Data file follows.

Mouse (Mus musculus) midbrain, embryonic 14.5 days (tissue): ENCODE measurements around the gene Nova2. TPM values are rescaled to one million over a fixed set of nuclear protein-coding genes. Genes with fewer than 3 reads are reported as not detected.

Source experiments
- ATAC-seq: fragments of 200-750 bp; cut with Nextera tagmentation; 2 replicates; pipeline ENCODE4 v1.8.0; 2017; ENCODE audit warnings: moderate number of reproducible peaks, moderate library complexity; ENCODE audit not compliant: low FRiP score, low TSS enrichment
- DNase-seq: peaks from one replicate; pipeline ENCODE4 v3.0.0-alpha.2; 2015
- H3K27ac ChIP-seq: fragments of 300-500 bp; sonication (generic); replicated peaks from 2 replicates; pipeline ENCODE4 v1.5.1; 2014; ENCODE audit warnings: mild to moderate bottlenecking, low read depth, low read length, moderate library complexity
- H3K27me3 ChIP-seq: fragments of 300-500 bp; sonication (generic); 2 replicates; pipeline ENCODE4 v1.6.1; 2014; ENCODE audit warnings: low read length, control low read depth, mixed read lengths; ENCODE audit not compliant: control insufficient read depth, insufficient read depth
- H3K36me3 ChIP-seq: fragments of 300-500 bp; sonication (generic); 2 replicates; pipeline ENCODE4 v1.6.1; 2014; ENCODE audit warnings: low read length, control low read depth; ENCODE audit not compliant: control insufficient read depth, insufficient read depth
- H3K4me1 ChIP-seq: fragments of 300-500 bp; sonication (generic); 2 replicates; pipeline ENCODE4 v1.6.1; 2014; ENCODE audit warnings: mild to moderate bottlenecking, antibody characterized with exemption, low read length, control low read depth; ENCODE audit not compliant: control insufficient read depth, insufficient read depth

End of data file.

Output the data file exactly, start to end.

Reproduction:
Mouse (Mus musculus) midbrain, embryonic 14.5 days (tissue): ENCODE measurements around the gene Nova2. TPM values are rescaled to one million over a fixed set of nuclear protein-coding genes. Genes with fewer than 3 reads are reported as not detected.

Source experiments
- ATAC-seq: fragments of 200-750 bp; cut with Nextera tagmentation; 2 replicates; pipeline ENCODE4 v1.8.0; 2017; ENCODE audit warnings: moderate number of reproducible peaks, moderate library complexity; ENCODE audit not compliant: low FRiP score, low TSS enrichment
- DNase-seq: peaks from one replicate; pipeline ENCODE4 v3.0.0-alpha.2; 2015
- H3K27ac ChIP-seq: fragments of 300-500 bp; sonication (generic); replicated peaks from 2 replicates; pipeline ENCODE4 v1.5.1; 2014; ENCODE audit warnings: mild to moderate bottlenecking, low read depth, low read length, moderate library complexity
- H3K27me3 ChIP-seq: fragments of 300-500 bp; sonication (generic); 2 replicates; pipeline ENCODE4 v1.6.1; 2014; ENCODE audit warnings: low read length, control low read depth, mixed read lengths; ENCODE audit not compliant: control insufficient read depth, insufficient read depth
- H3K36me3 ChIP-seq: fragments of 300-500 bp; sonication (generic); 2 replicates; pipeline ENCODE4 v1.6.1; 2014; ENCODE audit warnings: low read length, control low read depth; ENCODE audit not compliant: control insufficient read depth, insufficient read depth
- H3K4me1 ChIP-seq: fragments of 300-500 bp; sonication (generic); 2 replicates; pipeline ENCODE4 v1.6.1; 2014; ENCODE audit warnings: mild to moderate bottlenecking, antibody characterized with exemption, low read length, control low read depth; ENCODE audit not compliant: control insufficient read depth, insufficient read depth